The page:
Business Today

End of the silly season

The IPO party on Dalal Street was good till it lasted.

Print Edition: March 9, 2008

Hyped down
Hyped down
A few weeks ago, Ravi Sardana, Senior Vice President, ICICI Securities, was at the receiving end of an earful. A number of promoters who had listed their businesses on the stock exchanges a couple of years ago were livid with the kind of valuations that more recent initial public offerings (IPOs) were getting. A couple of these businessmen also wondered why these companies were listing so early. “I don’t blame them (for complaining), as the madness in the market was clearly visible—a second-rung peer that’s tapping the market was getting a higher valuation than the leader in that sector,” shrugs Sardana. He also reveals that this was persuading a few businessmen to think about delisting and eventually listing again— just to improve their valuations.

It’s clearly been a silly season. But then such seasons don’t last forever (because they’re silly, right?). And when last fortnight the muchhyped IPO of Anil Ambani’s Reliance Power (RPL) flattered to deceive, it was clear that investors were in no mood to lap up just about everything that came their way. RPL lost 17 per cent on the day of listing, and at the time of writing was still quoting below the offer price (although it did gain 8 per cent after it informed the exchanges about a bonus offer to offset shareholder losses). RPL wasn’t the only company to suffer in a volatile market (which is feeling the heat, along with other global markets, from the prospect of a US recession).

In fact, RPL could consider itself lucky that its IPO scraped through. The likes of Emaar MGF, Wockhardt Hospitals and SVEC Construction weren’t so lucky, having to either withdraw or postpone their issues. “India was getting into crazy valuations. But the RPL IPO crossed all limits. In a way, it was responsible for spoiling the market, and also opened the eyes of FIIs (foreign institutional investors). As a result, no one is planning an IPO,” says an investment banker, requesting anonymity.

Adds Ambareesh Baliga, Vice President, Karvy Stock Broking: “The RPL IPO was over-hyped with investors investing only to make listing gains. No one was bothered about fundamentals of the company, which had nothing to show on its balance sheet. They had all invested on the 100 per cent premium the stock was enjoying in the grey market. However, subsequent disappointments with the market falling resulted in the premium coming down to Rs 80-100 per share. Yet, the stock falling below offer price came as a surprise.”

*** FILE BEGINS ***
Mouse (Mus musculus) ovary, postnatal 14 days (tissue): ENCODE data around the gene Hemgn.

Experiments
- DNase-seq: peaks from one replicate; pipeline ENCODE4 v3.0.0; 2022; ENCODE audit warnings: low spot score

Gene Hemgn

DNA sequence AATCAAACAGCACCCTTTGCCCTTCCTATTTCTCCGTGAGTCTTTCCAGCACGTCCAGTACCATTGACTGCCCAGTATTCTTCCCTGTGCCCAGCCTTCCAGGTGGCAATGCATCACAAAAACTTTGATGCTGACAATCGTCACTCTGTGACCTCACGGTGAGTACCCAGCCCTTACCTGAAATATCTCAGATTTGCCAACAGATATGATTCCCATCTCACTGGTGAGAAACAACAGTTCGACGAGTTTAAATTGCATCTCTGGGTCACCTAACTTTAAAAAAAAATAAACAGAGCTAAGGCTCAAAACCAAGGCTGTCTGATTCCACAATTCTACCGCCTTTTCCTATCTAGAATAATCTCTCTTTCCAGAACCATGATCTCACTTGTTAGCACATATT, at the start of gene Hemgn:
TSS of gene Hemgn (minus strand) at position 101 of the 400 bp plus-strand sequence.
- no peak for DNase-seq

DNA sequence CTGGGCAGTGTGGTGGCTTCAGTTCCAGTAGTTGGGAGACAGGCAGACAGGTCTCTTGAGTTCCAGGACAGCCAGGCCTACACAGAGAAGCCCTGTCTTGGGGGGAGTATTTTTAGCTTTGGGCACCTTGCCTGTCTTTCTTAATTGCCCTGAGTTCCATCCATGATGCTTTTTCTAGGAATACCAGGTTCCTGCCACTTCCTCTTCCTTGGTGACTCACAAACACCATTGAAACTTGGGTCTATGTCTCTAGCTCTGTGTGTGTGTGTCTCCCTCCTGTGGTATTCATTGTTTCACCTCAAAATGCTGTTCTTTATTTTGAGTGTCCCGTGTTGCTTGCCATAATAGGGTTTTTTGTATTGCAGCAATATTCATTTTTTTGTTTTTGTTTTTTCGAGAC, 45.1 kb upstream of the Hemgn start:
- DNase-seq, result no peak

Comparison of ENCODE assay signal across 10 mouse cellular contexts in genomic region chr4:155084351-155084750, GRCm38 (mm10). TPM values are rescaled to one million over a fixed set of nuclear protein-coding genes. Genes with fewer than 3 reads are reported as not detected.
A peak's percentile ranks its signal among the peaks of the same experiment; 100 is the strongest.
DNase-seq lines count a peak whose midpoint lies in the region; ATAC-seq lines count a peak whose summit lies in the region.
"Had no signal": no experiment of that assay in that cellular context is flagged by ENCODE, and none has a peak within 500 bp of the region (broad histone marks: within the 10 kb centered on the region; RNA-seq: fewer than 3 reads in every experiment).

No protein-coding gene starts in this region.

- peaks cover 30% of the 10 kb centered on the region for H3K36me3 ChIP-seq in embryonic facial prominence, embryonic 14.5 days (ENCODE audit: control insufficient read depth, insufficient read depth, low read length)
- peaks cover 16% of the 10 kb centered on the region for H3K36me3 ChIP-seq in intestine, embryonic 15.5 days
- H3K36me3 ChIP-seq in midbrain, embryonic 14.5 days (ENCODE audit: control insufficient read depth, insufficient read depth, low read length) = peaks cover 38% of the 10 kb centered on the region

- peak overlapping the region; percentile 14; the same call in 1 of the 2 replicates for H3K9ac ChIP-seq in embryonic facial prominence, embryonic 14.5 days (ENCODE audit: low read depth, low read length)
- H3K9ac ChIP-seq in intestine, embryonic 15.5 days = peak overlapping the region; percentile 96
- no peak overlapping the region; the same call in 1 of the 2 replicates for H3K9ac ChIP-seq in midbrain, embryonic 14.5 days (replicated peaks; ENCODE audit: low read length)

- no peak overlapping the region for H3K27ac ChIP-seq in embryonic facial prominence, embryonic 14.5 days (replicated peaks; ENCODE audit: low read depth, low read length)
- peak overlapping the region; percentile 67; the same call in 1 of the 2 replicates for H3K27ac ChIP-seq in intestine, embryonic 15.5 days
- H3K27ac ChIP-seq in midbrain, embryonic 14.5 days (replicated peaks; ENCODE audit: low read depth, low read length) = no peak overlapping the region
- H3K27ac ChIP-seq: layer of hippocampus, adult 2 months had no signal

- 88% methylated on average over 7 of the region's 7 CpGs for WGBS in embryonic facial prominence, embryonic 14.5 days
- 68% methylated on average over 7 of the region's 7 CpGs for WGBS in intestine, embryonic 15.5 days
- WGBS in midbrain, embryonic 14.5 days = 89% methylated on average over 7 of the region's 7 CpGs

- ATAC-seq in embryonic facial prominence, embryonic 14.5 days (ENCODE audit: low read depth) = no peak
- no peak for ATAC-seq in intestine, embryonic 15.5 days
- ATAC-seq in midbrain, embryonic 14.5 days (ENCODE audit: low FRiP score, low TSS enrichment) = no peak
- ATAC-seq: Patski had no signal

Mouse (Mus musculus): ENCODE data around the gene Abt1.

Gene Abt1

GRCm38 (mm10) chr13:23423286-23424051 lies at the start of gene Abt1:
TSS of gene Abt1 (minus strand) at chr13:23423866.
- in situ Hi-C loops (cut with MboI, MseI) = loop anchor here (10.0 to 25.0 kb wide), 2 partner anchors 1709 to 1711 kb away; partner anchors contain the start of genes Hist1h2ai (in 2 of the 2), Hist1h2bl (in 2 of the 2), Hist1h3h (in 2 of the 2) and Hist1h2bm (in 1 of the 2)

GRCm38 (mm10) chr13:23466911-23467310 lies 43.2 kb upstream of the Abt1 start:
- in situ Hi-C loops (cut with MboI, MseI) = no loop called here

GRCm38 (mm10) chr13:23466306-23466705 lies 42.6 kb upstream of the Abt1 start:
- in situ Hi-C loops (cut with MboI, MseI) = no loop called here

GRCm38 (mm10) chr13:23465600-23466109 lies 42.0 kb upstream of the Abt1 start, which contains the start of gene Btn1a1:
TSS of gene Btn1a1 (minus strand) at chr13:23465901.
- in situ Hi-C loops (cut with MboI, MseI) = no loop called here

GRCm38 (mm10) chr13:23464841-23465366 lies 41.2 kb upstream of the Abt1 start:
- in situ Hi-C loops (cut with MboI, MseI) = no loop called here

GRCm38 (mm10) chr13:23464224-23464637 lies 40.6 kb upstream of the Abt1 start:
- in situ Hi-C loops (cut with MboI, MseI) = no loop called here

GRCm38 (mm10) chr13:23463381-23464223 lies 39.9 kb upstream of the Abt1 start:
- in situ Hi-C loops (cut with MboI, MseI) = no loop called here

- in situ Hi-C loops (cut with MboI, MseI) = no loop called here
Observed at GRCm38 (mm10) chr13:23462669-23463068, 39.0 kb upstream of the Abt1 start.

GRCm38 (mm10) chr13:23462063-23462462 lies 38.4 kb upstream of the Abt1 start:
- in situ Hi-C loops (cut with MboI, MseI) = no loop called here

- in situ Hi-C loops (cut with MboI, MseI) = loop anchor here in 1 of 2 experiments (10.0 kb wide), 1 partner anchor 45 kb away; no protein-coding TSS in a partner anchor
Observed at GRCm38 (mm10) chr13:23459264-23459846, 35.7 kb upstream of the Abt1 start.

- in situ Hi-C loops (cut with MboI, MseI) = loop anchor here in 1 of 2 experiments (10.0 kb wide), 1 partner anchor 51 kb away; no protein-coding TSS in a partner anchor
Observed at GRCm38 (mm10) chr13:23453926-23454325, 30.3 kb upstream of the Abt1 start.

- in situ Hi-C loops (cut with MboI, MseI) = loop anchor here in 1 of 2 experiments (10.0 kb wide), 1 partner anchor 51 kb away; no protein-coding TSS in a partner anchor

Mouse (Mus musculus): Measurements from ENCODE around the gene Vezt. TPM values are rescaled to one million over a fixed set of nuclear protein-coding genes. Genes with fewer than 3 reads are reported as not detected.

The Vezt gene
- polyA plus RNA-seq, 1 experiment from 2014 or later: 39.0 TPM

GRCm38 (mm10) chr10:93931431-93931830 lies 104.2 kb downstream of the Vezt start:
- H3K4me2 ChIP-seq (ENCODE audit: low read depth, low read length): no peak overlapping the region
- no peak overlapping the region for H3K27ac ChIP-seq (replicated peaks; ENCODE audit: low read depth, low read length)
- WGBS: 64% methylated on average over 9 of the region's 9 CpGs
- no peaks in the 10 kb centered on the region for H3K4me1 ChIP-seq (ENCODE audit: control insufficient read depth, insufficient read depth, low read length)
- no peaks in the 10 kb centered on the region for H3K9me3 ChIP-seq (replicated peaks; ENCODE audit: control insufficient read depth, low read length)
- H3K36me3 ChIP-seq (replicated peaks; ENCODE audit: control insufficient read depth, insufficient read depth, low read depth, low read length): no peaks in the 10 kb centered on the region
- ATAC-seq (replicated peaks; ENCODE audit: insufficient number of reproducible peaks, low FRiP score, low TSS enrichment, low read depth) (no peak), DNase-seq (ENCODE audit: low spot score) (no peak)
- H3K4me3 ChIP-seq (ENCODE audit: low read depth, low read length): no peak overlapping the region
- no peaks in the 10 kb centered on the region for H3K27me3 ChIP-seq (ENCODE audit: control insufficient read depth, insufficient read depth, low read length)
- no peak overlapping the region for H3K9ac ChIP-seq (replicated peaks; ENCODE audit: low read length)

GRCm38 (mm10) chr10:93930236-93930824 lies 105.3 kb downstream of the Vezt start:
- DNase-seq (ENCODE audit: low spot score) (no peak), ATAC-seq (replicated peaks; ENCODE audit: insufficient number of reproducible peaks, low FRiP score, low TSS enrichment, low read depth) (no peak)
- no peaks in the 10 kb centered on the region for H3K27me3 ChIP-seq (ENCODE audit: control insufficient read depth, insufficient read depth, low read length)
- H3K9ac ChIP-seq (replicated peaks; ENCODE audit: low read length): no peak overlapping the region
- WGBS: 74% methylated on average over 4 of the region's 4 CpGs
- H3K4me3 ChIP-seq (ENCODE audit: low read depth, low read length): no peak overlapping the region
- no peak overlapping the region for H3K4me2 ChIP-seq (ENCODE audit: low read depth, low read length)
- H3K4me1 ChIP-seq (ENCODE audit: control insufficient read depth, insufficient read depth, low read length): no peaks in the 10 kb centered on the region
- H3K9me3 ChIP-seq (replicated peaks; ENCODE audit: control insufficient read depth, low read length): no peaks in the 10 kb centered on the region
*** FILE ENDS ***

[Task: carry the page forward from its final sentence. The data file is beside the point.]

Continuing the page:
RPL wasn’t the only company with little to show in terms of projects on the ground. Emaar MGF didn’t have any major completed projects, but was commanding a valuation higher than more established peers like DLF and Unitech. Emaar was seeking to raise money at a price-to-earnings ratio (P/E) of 227-256 times; in comparison, DLF and Unitech trade at a P/E of 50-60 times.first half of Emaar MGF were lower than the first half profits of Unitech! Similarly, Wockhardt Hospitals was also trying to get higher valuation than its peers, Apollo Hospital and Fortis Healthcare. Despite the disappointment with the RPL issue, fact is that it did manage to raise $2.96 billion—enough to make it the world’s largest IPO till date in 2008. If the Emaar MGF IPO wasn’t withdrawn— the company planned to raise $1.6 billion—it would have been the second-largest IPO in the world so far this year. Despite the setbacks, 2008 has been a relatively good year so far, with Indian companies raising over $3.3 billion from eight issues; this makes it the largest IPO market in the world so far. But it may not stay that way for long. Says S. Ramesh, COO, Kotak Mahindra Capital Company: “Till sentiments improve, and we don’t get a clear direction of the secondary market, the primary markets will remain sluggish.

From here on, it will be a challenging job for a merchant banker as valuations will be scrutinised.” For retail investors, the message is clear. Don’t invest for listing gains; invest in companies.

Mahesh Nayak

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